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Readers' Mail

Water connection

Sir, — The Kerala Water Authority (KWA) have requested consumers who have not yet received domestic water connections within the city wards on applications submitted for the same before December 31, 2003, to report the matter to their respective KWA offices. Why should the consumers contact KWA when there are records of the applications? Instead of making the consumers go to these offices (where the officials concerned are always at a site or in a conference), they could inform the consumers the correct position through the `line men' on duty, at such areas. Or is it because proper records have not been maintained by such offices?

Capt. (rtd.) O. Mathai

Kaudiar

Use of public transport

Sir, — As cities and towns are nerve centres of Government and commercial activities, congestion and pollution are inevitable. Initiatives such as the use of unleaded petrol, banning of old vehicles and so on have reduced pollution. Shifting of Government offices from cities and towns could rapidly decrease congestion.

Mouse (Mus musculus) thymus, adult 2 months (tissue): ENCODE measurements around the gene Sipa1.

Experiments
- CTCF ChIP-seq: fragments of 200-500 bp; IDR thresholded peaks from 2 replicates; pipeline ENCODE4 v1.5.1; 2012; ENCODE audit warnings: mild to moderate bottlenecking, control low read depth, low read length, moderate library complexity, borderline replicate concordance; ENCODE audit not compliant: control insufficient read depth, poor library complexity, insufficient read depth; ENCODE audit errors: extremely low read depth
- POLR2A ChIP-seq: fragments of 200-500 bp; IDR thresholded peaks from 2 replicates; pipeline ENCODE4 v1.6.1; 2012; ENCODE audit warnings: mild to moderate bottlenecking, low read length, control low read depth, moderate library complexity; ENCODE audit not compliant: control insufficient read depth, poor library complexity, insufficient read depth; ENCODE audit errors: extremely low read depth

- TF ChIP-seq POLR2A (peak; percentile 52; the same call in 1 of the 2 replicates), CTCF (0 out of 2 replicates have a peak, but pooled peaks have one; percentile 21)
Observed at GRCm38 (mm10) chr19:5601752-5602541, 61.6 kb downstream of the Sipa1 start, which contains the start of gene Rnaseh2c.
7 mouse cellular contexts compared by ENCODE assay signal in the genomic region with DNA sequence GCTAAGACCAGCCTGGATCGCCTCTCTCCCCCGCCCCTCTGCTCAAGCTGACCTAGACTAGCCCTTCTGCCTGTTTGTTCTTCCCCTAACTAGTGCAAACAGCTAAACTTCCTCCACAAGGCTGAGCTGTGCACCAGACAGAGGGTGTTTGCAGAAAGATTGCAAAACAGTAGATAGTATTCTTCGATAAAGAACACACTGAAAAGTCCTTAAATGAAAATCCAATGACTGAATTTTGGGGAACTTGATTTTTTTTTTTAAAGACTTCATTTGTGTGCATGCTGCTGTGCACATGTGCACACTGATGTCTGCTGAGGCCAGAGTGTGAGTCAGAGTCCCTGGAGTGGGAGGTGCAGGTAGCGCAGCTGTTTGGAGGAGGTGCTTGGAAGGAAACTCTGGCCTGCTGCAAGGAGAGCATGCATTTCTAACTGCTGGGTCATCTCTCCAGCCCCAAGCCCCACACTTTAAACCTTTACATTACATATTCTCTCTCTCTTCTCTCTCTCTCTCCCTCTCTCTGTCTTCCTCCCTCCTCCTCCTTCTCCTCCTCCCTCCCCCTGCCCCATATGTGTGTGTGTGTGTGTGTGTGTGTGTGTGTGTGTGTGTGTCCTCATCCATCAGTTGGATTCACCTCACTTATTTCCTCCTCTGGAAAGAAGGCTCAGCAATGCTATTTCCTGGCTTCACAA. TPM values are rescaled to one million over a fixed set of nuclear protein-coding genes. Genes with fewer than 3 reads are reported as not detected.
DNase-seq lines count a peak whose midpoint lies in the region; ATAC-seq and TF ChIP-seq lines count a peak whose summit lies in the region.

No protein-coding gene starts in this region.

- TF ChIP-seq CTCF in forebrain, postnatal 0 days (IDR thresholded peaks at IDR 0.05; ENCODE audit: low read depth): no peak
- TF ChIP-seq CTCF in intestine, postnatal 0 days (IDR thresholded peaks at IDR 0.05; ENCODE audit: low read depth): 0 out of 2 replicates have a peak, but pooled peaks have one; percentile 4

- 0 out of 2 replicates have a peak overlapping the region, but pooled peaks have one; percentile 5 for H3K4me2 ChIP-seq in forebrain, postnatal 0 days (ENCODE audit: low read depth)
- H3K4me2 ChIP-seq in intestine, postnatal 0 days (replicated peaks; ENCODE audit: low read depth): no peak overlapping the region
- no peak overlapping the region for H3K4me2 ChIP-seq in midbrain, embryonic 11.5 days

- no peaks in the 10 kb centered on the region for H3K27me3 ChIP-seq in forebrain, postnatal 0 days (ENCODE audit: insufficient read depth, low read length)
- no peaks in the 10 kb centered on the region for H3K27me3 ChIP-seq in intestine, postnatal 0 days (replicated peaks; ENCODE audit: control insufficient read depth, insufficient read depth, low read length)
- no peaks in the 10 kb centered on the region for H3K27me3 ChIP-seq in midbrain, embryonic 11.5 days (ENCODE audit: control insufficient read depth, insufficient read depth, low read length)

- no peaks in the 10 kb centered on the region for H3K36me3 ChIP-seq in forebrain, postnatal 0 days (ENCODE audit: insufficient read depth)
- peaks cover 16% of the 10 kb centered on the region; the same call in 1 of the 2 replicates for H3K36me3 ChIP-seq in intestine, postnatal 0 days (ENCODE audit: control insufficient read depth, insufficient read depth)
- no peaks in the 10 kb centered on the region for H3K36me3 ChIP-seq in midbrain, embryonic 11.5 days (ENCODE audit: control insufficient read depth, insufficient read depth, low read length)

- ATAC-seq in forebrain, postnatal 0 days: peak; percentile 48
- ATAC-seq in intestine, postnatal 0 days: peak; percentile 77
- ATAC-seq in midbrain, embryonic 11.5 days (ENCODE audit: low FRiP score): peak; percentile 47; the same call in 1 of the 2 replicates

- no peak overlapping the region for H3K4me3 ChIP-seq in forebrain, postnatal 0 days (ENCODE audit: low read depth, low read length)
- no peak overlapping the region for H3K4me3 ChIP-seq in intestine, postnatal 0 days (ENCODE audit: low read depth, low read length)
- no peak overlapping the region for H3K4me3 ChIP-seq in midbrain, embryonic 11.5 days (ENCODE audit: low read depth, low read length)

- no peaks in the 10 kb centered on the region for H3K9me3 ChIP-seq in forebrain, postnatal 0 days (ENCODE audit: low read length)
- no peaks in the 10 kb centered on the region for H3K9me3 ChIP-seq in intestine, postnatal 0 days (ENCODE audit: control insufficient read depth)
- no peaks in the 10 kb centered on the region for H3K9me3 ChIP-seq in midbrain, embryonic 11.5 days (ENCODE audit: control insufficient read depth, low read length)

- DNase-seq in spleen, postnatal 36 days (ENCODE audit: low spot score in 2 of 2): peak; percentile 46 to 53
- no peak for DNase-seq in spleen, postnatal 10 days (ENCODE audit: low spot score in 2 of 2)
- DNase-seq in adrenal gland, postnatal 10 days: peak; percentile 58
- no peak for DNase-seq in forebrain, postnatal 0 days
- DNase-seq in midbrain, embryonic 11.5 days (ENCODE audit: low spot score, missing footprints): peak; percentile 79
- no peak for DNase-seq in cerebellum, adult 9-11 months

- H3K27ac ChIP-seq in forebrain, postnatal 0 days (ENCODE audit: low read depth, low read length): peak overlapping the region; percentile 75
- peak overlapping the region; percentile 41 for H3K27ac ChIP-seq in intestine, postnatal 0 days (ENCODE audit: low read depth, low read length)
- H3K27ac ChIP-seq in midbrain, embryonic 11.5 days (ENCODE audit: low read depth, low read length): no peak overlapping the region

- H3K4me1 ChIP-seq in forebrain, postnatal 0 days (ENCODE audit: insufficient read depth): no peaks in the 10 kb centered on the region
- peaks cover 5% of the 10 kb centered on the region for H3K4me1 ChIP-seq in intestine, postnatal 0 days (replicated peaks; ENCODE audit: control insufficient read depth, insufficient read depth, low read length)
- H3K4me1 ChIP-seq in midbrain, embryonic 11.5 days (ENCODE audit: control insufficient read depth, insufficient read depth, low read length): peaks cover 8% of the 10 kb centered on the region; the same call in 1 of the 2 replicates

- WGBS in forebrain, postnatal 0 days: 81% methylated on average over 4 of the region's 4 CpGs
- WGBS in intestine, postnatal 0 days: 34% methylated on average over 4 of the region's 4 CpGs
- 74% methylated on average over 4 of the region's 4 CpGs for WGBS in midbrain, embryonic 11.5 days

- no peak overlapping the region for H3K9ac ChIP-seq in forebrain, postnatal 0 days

However, what is the need of the hour is increased use of public transport.

R.B. Mukherjee

Chavara

Safer roads

Sir, — The drive of the State police to enforce traffic rules in right earnest gives a sense of relief and hope to the residents. Our roads have virtually become killing fields. Rash and negligent driving are undoubtedly anti-social actions and when they cause loss of human life and physical disability, these are nothing but criminal acts with a high degree of culpability.

Those who break traffic rules should be booked so that it serves as a deterrent. At the same time it is important to enable law-abiding citizens to drive safely without obstructions and delays. This calls for better roads, bridges and so on. Moreover, traffic rules must be enforced stringently and road-users must be made aware of traffic rules.

The worst traffic offenders are two-wheeler riders, autorickshaw drivers, and most of all drivers of government vehicles. Drivers of government vehicles cruise the roads arrogantly, as if they carry with them, and the vehicles they drive, the might and authority of the government. Instead of lamenting about the high rates of road accidents and verbally exhorting the virtues of safe driving, politicians and bureaucrats should ensure that their drivers and children do not break traffic rules.

Dr. K.A. Kumar

Ulloor

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